Suicide and young adults


Evie Douglas, dancer at her 21st with mum and dad – only 5 weeks before her suicide.

Suicide and young adults: a tragic, growing issue.
This week Catriona Taylor shares thoughts about suicide and young adults, a topic close to her heart. She’s making a film called Careless to help tackle the taboo.

Please help make the project happen. Back it on Kickstarter. Final Fling has. (At the last count, with 11 days to go, Catriona has secured £8,602 of the £12,000 needed from 148 backers. Please join in – every tenner counts.)

Catriona tells us…

Following the tragic suicide of 21 year old dancer, Evie Douglas a friend of the family, and the experience of a close family member’s own struggle with anxiety, we (my son Jamie, daughter Caitlin and I) decided to make a film about mental health, suicide and young adults.

At the heart of the film will be Evie’s story but it will also look more broadly at the complex issues involved. The plan is to take the completed film to schools, youth clubs, health services and Scottish Parliament to raise awareness and hopefully have a positive impact and help break the taboo around this issue, so that young people may feel more able to talk about it and seek help.

The film’s working title is Careless. It’s going to take months of work, including extensive research and we’re trying to raise funds to realise this project.

I’m practising visual artist. Caitlin Delves my daughter, 23 is a film-making student at Duncan of Jordanstone College of Art in Dundee and Jamie Delves, my son is 21 and has completed a foundation course in film-making at Edinburgh College and is now at Edinburgh University.

In the last few years my practice has encompassed film-making and the three of us have done several film projects together: Kick Oan, a documentary about Hawick Common Riding; A Year in the Life of the Roxburgh Estate, film scenes for a Fringe play and Flow which featured Evie as the dancer.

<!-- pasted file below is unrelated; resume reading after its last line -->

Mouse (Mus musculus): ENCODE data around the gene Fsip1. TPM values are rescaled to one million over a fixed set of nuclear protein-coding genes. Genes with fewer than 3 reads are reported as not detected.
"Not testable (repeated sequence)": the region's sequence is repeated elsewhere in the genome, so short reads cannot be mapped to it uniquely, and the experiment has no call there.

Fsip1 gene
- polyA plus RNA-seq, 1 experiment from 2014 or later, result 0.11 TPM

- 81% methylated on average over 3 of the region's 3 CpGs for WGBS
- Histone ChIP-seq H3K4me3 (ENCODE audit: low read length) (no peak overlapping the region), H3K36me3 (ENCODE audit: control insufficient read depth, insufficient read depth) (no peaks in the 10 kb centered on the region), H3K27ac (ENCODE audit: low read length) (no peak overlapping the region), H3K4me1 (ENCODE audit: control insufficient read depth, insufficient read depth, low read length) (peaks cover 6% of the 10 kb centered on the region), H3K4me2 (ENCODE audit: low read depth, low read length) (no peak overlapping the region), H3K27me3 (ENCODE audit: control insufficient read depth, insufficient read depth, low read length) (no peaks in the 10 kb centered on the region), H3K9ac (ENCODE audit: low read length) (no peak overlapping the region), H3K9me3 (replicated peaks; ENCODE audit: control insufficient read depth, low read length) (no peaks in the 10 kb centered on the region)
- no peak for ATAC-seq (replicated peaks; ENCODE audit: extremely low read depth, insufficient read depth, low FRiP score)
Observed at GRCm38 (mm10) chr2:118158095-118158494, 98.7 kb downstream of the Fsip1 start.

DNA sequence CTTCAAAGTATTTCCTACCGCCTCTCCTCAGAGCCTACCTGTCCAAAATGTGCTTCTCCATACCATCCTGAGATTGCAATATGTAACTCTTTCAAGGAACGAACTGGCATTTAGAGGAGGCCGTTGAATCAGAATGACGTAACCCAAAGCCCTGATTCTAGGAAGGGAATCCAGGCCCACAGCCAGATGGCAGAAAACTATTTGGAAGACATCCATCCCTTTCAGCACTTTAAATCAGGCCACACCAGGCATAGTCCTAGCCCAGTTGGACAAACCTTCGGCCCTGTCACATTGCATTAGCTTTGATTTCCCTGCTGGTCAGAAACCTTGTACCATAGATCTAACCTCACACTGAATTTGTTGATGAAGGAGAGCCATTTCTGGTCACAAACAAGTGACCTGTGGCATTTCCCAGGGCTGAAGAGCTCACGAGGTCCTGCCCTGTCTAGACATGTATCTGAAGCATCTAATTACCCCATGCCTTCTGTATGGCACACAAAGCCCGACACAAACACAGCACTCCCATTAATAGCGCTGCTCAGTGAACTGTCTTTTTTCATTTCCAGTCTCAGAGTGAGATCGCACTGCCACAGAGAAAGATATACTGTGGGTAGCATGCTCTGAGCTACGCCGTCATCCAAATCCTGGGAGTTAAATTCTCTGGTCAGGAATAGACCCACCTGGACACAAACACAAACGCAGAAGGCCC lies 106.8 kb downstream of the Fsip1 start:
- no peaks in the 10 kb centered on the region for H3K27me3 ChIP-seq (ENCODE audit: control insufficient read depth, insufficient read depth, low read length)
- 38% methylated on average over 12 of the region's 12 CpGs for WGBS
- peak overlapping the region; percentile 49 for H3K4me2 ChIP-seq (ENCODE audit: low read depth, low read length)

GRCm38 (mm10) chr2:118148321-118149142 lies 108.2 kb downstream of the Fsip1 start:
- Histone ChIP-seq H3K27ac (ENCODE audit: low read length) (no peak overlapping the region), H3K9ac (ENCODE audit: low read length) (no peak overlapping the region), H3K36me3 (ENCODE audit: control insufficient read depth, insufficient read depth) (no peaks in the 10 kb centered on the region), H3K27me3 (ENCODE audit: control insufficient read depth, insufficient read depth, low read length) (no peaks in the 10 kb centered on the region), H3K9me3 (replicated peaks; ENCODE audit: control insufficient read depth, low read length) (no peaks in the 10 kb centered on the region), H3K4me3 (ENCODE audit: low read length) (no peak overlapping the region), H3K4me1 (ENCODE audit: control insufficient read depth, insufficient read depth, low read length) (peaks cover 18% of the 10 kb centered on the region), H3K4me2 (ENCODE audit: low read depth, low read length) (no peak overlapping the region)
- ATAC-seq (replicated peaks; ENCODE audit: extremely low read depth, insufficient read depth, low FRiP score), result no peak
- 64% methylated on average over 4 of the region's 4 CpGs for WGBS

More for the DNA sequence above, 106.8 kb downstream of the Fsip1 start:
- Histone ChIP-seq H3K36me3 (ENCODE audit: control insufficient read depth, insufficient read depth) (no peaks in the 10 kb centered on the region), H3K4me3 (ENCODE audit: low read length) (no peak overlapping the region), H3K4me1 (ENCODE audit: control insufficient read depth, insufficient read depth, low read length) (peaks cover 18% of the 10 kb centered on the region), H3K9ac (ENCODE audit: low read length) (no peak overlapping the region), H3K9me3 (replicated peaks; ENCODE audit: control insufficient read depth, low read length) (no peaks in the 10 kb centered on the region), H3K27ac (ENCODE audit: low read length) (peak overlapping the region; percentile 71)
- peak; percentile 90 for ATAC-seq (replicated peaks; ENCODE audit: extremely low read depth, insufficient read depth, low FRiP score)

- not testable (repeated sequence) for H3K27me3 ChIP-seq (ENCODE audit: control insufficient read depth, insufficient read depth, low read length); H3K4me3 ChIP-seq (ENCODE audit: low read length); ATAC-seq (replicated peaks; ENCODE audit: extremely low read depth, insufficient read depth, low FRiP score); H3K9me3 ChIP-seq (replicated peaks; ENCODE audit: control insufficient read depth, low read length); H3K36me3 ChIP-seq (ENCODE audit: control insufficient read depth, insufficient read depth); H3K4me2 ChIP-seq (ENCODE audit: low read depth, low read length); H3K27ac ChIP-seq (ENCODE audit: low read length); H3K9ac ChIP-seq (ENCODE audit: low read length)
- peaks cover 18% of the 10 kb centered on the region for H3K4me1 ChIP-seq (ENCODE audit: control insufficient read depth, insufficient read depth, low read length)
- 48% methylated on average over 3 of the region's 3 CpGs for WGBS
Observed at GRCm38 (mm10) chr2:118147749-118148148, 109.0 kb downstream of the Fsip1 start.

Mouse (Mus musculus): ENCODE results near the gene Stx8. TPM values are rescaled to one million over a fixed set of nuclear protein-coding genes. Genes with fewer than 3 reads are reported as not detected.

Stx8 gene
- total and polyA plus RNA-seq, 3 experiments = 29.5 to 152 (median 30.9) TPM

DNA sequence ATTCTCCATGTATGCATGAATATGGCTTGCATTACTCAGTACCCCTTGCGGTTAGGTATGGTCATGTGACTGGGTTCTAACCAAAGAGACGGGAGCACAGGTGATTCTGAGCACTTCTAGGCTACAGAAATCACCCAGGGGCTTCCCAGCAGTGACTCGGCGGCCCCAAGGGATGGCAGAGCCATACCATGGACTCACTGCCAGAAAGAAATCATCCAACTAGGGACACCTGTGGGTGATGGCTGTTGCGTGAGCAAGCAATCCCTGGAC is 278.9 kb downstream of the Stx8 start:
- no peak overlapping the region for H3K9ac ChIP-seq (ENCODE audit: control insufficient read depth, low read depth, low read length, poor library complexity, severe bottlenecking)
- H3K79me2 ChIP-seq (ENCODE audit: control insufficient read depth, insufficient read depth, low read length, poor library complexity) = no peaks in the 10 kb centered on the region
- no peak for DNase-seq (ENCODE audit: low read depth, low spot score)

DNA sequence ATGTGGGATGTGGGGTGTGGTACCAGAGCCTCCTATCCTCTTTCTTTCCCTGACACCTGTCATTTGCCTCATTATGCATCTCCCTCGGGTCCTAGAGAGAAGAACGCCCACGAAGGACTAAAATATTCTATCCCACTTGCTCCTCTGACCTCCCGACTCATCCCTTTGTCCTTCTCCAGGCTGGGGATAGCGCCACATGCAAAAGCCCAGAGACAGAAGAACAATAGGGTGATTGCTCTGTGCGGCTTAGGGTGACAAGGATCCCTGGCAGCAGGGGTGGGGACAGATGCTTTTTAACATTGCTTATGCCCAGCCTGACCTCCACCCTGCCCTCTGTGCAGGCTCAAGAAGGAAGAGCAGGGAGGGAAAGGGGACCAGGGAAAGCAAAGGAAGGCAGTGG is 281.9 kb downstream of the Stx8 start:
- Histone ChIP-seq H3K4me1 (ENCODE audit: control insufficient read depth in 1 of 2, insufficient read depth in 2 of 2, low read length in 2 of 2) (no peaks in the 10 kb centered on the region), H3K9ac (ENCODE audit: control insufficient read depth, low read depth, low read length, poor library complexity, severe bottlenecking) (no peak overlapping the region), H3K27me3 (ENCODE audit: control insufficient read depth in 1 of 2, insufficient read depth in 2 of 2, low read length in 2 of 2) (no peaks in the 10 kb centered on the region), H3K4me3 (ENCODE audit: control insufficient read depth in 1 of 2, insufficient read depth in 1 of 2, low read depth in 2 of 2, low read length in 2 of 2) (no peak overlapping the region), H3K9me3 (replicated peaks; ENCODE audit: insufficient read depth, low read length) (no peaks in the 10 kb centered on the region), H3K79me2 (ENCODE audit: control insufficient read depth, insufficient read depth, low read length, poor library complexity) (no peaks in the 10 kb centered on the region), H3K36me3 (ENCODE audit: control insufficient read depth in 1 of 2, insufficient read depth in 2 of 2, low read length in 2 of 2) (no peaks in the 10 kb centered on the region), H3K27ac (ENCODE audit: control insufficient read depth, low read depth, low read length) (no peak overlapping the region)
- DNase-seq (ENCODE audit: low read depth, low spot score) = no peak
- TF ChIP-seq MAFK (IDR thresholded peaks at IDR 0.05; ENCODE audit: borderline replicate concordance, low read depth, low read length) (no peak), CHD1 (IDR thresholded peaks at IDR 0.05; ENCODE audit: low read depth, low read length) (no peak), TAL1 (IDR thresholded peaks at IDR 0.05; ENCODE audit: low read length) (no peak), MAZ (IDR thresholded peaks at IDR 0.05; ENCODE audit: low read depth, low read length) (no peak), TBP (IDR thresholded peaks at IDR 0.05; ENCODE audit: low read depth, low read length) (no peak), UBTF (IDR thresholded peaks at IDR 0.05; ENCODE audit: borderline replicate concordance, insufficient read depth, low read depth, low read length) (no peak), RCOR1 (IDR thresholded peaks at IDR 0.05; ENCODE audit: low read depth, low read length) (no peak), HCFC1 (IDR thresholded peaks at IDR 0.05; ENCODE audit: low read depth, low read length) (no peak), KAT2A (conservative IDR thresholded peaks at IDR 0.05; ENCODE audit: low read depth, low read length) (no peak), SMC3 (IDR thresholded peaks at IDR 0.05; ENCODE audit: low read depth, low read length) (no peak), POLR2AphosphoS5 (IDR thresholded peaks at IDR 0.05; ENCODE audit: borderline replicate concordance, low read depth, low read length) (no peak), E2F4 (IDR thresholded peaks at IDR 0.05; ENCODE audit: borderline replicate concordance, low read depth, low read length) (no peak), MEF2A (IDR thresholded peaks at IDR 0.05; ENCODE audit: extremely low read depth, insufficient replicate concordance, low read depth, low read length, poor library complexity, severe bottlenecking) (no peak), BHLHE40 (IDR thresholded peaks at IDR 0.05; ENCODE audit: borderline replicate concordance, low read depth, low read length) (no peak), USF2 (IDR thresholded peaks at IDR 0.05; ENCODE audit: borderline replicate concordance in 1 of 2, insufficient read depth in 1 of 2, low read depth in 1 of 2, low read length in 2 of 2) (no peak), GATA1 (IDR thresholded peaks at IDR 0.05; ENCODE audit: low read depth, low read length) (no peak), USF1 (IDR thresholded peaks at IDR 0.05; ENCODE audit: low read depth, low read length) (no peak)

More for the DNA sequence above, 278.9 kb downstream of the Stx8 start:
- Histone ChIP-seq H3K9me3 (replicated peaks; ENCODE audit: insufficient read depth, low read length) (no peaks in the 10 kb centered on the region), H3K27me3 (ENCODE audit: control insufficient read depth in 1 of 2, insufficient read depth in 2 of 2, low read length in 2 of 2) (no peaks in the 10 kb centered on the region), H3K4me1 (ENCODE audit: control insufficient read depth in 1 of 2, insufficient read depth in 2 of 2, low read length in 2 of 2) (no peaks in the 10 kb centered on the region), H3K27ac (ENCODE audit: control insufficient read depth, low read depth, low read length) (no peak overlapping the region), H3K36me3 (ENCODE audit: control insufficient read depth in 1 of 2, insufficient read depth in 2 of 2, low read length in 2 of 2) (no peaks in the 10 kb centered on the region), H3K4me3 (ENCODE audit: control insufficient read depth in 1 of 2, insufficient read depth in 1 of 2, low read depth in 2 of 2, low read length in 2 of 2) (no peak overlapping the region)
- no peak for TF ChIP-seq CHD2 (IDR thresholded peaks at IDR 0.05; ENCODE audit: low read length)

Careless will be Evie’s story and it will pose the question: why does someone who is beautiful, extremely talented, academically qualified, and with a loving and supportive family choose to die?

Suicide and young adults

But the film will also look more broadly at the complex social and psychological issues involved. To begin I will run a workshop with young clients from, a local mental health charity, using drawing and creative writing for the participants to describe the experience of depression and anxiety. We will possibly also use film in the workshops. We will then use Green Screen and Adobe After Effects to create images/footage of descriptions of depression gathered from the workshops and other research/readings.

We will use animation to visually get inside the heads of those with depression and to demonstrate the mental disturbance of anxiety – to visualise in striking ways rather than simply verbalise – using the medium of film to really engage audiences. We will use a young person as a presenter to link the different aspects of the film.

The film will also include the role of social media, self harm, social and careerist pressures, interviews with NHS professionals and genetics to explore suicide and young adults.

I would like to tour the finished film to schools, youth clubs, the Scottish Parliament and have a screening for health professionals to hopefully illuminate, raise awareness, create discussion and make young people who are silently suffering depression or anxiety more able to seek help.

You can help Careless to happen and help young people. See more about the Kickstarter project here.

If knowing each other better in life and honouring each other at the point of death matters to you, we encourage you to store your thoughts, wishes, life highlights and memories on Final Fling and pass them on. Find 10 things to do on Final Fling. Start a free account now.

2 thoughts on “Suicide and young adults

  1. Thank you for sharing a little about Evie’s life. My reaction is sadness & gratitude. Sadness of a life no longer on earth and gratitude for your attempts to raise awareness of youth suicide.

    Popular discourses of youth tend to neglect the phenomenon of youth suicide. It is essential to interrogate notions of support & choice and increasingly important to consider how we reduce the shame and stigma that is attached to mental health difficulties.

    I hope you would consider screening the film & talking with our social work students at the University of Stirling? Much love & respect x

    • Hi Sian, Thanks for this. I would certainly be glad to come to talk to students at the Uni and I’m in contact with Catriona who’s working on the film project so I’m sure once it’s underway, we can arrange something. Let’s keep in touch on this. (Make sure you’re signed up to our Deadline newsletter is a good way to make sure you don’t miss out.)

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